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Learning Computer Architecture with Raspberry Pi by Ben Everard, Tim Mamtora, Ralph Roberts, Jeffrey Duntemann, Eben Upton

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Chapter 6

Non-Volatile Storage

NON-VOLATILE DATA STORAGE has been available since long before anyone ever dreamed about computers. Human memory has a limited lifespan, but spoken language allows information to cross the gap between individuals, allowing that information to live longer than any single person. Human memory, however, is prone to errors and data loss. The development of written language means that information can be placed somewhere independent of human memory, at least as long as there is someone who knows how to interpret the language it’s written in. Books, for example, have been called “software that runs in the mind”—an apt metaphor. More to the point, books are data storage that serves the human computer inside our skulls. They address permanence and the imprecision of memory. Interpretation is up to us.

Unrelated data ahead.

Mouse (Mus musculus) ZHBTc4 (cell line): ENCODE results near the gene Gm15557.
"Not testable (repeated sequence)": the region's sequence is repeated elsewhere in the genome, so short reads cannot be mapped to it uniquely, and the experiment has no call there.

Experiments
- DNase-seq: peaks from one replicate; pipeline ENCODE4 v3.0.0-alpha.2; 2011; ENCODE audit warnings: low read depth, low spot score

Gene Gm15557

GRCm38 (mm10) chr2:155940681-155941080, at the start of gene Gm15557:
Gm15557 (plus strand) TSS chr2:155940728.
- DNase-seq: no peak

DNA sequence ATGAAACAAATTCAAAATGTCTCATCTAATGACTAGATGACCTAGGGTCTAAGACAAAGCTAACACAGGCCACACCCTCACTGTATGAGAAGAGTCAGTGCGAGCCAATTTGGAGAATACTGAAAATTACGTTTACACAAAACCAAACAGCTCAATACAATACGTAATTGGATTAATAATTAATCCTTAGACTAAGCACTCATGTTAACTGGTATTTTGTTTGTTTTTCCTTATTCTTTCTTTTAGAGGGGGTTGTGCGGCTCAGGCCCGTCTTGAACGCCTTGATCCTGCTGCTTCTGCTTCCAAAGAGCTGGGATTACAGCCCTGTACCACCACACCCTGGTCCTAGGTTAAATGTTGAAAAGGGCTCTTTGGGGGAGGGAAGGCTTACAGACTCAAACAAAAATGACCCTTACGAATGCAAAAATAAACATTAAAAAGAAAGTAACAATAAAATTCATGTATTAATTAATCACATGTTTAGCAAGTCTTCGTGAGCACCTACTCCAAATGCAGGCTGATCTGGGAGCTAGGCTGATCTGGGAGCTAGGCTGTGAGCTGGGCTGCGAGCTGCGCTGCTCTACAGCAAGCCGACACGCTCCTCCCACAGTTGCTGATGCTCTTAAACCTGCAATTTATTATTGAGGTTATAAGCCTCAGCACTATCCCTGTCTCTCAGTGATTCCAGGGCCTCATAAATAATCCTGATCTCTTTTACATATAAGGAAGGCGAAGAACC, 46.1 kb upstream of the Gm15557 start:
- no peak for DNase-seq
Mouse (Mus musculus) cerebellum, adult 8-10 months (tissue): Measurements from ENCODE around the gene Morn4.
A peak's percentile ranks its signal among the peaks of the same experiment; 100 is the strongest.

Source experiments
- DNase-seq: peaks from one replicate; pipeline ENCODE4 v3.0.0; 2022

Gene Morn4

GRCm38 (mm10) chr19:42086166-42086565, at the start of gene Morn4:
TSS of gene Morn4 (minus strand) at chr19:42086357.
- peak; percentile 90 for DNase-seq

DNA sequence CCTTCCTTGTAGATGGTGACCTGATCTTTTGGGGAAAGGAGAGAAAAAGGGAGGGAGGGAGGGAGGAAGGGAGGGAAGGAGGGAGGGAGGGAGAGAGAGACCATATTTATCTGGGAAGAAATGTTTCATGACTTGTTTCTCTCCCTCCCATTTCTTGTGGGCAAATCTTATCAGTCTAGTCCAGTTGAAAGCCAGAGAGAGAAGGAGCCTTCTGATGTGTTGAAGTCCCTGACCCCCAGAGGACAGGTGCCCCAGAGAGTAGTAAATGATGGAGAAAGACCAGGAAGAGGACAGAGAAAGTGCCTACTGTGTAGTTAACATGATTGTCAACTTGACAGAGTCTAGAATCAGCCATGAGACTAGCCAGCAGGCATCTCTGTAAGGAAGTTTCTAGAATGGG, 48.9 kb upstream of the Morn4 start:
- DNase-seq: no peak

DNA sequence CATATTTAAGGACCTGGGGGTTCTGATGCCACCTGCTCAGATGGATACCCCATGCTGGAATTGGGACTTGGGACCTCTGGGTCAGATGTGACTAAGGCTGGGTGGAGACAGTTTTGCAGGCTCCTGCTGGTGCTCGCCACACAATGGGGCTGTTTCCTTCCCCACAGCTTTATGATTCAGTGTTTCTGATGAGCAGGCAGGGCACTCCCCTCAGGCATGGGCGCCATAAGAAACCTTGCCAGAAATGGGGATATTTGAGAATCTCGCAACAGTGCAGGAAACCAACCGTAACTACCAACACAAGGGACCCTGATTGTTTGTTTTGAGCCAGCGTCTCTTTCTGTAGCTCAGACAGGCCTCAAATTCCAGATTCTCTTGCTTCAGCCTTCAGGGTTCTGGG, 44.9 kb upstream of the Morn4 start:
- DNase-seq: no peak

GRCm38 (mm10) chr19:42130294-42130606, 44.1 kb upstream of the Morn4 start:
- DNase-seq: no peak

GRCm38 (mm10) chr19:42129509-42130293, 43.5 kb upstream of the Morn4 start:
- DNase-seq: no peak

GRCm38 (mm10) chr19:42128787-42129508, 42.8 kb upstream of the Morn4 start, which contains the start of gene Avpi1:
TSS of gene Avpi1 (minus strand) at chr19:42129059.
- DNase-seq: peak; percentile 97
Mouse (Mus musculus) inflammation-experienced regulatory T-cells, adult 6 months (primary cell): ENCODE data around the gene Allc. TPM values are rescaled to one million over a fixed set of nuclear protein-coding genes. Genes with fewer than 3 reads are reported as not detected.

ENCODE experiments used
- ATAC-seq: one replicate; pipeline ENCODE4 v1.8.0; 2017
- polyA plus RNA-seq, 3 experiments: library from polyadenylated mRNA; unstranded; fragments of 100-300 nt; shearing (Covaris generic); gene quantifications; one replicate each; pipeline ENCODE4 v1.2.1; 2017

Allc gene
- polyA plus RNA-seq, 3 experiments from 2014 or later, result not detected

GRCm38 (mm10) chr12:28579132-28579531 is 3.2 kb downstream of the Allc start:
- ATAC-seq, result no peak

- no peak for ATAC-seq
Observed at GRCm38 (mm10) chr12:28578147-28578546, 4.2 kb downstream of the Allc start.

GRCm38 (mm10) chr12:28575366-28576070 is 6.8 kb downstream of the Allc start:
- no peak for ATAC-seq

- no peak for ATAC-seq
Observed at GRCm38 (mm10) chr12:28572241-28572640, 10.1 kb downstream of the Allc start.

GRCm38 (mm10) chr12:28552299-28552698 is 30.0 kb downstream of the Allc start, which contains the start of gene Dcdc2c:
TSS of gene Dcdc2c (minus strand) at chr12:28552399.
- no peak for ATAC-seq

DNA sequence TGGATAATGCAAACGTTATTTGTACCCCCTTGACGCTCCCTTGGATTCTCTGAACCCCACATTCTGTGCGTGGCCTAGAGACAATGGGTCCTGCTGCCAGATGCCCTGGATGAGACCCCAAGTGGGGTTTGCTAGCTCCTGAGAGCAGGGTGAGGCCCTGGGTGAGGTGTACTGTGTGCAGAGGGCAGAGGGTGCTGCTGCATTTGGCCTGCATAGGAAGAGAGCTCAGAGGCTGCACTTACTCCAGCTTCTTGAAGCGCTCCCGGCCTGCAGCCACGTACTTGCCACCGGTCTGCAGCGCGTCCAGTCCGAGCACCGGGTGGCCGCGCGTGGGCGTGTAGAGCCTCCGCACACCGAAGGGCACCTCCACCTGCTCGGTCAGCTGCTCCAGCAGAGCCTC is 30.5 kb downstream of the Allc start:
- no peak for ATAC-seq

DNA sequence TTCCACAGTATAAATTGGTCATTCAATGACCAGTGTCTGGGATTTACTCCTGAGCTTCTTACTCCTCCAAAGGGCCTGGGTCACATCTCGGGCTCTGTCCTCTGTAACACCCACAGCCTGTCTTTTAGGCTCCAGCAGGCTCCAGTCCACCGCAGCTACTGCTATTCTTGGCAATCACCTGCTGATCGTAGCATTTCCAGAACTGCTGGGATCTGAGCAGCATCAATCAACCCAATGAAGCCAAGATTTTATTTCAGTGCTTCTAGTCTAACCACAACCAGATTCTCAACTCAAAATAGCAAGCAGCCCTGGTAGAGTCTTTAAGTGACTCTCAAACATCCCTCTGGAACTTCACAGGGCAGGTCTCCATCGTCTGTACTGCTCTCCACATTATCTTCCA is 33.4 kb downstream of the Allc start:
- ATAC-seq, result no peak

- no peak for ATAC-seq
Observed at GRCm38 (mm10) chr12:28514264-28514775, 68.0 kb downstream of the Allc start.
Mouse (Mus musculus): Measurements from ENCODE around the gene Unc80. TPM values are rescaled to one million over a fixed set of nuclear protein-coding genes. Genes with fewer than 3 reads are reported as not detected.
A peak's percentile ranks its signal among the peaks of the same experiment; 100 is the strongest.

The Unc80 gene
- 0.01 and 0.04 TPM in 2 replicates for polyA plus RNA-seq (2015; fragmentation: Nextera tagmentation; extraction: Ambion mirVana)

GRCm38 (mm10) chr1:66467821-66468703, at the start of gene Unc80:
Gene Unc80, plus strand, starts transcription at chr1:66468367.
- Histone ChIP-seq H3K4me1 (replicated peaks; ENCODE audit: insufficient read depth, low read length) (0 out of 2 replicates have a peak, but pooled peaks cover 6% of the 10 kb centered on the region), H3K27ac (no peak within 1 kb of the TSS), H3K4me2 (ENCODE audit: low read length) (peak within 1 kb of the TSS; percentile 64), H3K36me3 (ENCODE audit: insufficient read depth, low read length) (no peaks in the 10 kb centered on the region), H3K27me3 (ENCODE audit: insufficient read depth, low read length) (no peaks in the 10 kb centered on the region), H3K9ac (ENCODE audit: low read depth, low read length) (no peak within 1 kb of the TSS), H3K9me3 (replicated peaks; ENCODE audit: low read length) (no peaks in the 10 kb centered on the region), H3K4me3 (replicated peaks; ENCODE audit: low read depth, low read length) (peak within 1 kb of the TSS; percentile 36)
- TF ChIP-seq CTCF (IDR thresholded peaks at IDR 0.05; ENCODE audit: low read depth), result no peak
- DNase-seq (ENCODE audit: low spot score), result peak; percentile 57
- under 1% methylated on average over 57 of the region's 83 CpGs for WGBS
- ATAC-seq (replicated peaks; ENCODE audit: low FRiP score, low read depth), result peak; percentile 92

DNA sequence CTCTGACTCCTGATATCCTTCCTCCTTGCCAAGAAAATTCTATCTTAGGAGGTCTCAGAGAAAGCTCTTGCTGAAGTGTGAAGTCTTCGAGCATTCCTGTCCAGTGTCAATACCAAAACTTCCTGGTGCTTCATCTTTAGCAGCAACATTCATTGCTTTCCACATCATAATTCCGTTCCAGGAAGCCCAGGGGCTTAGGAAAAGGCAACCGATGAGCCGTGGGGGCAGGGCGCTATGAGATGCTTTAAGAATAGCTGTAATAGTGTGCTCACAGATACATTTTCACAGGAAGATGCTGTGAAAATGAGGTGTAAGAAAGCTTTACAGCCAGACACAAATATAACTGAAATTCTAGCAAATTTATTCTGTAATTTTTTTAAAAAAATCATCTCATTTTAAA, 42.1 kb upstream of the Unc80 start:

This chapter looks at computer data storage that falls outside the computer-memory partnership. (In Chapter 3, we discussed computer memory in detail.) Data storage outside the CPU and electronic memory is often called mass storage because its capacity far exceeds that of conventional computer memory. A more precise term is non-volatile storage, which ...

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